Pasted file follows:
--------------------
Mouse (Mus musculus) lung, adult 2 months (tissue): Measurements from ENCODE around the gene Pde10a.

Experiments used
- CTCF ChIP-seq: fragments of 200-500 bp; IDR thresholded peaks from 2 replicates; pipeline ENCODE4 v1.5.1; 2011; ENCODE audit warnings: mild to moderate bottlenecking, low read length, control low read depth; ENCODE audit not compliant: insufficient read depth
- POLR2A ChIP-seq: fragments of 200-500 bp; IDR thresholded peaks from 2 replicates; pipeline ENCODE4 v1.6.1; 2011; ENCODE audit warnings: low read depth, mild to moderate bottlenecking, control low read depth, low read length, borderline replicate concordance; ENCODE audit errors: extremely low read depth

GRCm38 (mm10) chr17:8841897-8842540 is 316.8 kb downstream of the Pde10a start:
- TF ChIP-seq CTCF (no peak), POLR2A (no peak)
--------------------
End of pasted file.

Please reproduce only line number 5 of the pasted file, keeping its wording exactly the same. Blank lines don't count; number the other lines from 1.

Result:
GRCm38 (mm10) chr17:8841897-8842540 is 316.8 kb downstream of the Pde10a start: